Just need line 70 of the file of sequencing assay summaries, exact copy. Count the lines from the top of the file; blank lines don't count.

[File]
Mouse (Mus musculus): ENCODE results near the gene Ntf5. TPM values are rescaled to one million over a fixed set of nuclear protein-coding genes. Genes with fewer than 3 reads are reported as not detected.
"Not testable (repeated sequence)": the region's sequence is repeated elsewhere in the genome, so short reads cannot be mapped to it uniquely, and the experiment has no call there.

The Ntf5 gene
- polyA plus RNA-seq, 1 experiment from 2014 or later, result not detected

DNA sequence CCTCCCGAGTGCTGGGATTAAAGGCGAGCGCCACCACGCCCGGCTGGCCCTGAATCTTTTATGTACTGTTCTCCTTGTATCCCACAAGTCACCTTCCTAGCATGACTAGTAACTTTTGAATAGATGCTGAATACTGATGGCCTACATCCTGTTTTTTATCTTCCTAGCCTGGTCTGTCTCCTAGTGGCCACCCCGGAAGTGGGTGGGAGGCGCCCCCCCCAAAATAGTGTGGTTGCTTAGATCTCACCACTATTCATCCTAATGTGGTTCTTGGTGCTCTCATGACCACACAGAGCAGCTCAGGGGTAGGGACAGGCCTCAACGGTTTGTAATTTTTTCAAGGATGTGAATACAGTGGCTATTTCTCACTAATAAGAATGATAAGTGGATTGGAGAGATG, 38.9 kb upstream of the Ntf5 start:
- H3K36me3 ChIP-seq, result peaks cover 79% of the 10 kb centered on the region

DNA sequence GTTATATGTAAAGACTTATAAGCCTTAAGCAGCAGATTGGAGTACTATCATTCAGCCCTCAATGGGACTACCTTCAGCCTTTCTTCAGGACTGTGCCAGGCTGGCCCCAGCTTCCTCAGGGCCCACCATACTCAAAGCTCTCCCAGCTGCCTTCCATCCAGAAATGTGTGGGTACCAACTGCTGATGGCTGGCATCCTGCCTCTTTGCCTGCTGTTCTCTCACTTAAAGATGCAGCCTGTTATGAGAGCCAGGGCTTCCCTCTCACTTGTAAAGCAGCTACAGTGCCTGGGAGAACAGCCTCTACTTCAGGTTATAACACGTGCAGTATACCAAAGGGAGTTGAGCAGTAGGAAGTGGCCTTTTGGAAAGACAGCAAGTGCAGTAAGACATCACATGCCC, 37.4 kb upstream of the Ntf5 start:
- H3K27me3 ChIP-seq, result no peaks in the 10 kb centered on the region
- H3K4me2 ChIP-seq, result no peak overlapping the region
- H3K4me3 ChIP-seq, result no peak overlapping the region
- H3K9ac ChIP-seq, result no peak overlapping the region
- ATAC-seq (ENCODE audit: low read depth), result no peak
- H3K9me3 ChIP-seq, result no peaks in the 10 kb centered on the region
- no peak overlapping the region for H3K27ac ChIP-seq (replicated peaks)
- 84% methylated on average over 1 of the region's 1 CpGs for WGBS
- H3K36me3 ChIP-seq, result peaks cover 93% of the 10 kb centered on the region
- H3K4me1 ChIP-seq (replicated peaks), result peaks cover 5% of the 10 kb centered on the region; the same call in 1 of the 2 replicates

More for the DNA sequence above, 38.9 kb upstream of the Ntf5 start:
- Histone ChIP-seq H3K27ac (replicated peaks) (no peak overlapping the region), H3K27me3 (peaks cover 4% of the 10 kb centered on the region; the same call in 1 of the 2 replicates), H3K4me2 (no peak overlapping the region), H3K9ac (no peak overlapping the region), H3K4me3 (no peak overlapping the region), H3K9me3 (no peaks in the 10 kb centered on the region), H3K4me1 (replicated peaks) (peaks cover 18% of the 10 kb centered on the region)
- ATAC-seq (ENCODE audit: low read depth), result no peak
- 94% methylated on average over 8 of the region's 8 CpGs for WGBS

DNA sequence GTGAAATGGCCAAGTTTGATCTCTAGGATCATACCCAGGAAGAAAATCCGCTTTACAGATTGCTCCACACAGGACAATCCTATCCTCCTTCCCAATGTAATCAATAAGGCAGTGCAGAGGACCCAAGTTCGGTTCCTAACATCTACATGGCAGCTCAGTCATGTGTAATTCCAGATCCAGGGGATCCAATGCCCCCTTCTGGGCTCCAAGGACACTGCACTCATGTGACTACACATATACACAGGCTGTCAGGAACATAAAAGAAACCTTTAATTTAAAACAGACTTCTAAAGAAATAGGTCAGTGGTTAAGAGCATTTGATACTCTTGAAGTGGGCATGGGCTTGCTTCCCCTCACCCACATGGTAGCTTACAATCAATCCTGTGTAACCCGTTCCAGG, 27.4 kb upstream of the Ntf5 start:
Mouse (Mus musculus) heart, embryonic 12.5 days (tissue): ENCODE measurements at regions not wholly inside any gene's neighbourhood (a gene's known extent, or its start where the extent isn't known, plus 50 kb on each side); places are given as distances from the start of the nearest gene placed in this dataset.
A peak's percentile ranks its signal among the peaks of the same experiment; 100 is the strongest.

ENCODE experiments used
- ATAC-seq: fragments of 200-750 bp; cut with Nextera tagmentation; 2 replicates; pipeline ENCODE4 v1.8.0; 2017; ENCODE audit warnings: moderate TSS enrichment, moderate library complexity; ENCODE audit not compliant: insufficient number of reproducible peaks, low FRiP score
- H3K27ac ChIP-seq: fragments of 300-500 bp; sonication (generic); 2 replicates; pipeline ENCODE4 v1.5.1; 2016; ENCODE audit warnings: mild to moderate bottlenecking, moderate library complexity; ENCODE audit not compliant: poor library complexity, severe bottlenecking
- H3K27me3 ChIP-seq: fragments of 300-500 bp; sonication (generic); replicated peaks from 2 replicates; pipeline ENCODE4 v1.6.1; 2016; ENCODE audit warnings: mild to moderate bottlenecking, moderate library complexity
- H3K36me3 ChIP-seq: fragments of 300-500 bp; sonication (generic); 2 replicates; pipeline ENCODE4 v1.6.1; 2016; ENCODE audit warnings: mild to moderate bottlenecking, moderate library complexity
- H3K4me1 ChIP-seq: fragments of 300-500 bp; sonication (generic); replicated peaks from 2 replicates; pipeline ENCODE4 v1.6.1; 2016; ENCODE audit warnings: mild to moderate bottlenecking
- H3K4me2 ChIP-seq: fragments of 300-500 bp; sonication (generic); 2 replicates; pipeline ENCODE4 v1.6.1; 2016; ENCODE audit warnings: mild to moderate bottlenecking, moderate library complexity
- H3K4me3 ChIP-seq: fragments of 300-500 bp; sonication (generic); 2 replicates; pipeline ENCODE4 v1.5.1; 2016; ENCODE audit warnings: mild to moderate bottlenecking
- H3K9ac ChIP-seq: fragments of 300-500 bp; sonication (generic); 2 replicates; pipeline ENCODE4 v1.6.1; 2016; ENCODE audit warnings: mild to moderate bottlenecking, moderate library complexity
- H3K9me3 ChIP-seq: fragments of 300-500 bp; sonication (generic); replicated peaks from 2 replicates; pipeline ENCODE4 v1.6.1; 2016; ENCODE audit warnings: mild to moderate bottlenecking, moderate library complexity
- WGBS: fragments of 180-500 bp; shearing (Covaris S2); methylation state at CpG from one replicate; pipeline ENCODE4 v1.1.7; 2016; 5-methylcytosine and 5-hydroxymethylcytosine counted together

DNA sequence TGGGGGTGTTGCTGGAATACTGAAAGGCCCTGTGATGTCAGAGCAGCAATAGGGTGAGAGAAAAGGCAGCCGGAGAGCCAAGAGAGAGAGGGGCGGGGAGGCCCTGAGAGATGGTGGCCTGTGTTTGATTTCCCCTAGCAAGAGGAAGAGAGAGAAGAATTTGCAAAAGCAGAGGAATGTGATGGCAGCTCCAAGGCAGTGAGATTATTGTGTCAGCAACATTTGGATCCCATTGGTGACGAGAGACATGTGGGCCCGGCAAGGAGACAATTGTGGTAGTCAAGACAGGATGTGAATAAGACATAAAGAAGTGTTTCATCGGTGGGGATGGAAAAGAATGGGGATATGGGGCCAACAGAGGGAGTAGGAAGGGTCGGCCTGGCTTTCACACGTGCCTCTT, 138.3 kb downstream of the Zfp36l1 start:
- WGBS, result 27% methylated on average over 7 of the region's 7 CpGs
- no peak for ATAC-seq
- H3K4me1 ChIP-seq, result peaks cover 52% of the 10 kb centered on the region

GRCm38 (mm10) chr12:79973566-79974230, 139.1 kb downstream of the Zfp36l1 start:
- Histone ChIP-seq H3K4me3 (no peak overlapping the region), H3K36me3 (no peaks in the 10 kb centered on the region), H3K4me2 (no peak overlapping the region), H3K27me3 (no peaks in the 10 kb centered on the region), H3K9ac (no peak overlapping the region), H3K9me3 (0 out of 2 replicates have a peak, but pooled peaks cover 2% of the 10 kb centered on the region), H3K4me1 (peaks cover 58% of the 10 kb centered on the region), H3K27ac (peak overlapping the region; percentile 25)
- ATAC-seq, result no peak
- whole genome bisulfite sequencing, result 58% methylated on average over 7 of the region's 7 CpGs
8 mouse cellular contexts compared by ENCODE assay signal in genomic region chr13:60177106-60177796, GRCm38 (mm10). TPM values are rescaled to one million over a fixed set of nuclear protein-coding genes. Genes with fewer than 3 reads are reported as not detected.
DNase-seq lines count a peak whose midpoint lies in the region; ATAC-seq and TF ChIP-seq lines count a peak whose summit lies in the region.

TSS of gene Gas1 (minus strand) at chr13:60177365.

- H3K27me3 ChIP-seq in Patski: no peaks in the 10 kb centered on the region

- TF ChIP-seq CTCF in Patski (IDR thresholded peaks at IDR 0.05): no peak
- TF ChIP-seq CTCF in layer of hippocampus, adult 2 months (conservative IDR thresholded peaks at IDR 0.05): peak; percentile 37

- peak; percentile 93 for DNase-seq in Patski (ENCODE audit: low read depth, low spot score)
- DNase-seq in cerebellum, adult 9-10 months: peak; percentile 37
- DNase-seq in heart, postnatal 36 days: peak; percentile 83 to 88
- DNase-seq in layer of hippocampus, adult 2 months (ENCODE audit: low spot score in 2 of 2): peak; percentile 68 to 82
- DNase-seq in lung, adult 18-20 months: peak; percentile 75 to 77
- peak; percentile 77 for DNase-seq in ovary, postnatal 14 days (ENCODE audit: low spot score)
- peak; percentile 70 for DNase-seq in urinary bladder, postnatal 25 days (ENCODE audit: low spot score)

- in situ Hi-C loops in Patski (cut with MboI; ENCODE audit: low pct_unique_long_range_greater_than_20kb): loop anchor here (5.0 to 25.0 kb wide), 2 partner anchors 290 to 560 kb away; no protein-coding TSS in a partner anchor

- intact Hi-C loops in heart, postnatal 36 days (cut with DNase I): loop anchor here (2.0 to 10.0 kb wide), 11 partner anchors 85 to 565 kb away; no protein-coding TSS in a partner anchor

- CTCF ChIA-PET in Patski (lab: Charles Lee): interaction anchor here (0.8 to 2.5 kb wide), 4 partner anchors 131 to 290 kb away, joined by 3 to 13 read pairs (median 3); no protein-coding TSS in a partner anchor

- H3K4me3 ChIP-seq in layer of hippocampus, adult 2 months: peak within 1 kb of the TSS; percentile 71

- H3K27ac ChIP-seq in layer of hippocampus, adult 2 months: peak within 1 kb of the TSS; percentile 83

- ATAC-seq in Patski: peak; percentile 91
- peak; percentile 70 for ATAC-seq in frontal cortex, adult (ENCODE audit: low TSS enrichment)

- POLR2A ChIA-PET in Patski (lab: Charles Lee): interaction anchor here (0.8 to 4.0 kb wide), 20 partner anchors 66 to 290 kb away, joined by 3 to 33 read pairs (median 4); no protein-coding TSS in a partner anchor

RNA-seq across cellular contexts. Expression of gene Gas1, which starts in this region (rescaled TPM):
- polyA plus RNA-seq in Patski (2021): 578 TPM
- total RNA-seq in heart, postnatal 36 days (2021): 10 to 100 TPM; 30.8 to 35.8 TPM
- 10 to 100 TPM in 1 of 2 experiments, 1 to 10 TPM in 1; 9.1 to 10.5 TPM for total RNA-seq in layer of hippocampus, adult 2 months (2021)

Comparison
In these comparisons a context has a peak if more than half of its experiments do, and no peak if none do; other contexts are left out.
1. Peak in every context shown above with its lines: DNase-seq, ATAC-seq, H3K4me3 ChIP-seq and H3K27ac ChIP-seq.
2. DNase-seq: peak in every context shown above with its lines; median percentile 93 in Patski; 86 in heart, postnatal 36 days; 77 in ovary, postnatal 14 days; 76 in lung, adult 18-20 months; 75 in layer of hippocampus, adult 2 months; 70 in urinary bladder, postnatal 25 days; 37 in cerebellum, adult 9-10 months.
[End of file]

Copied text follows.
In these comparisons a context has a peak if more than half of its experiments do, and no peak if none do; other contexts are left out.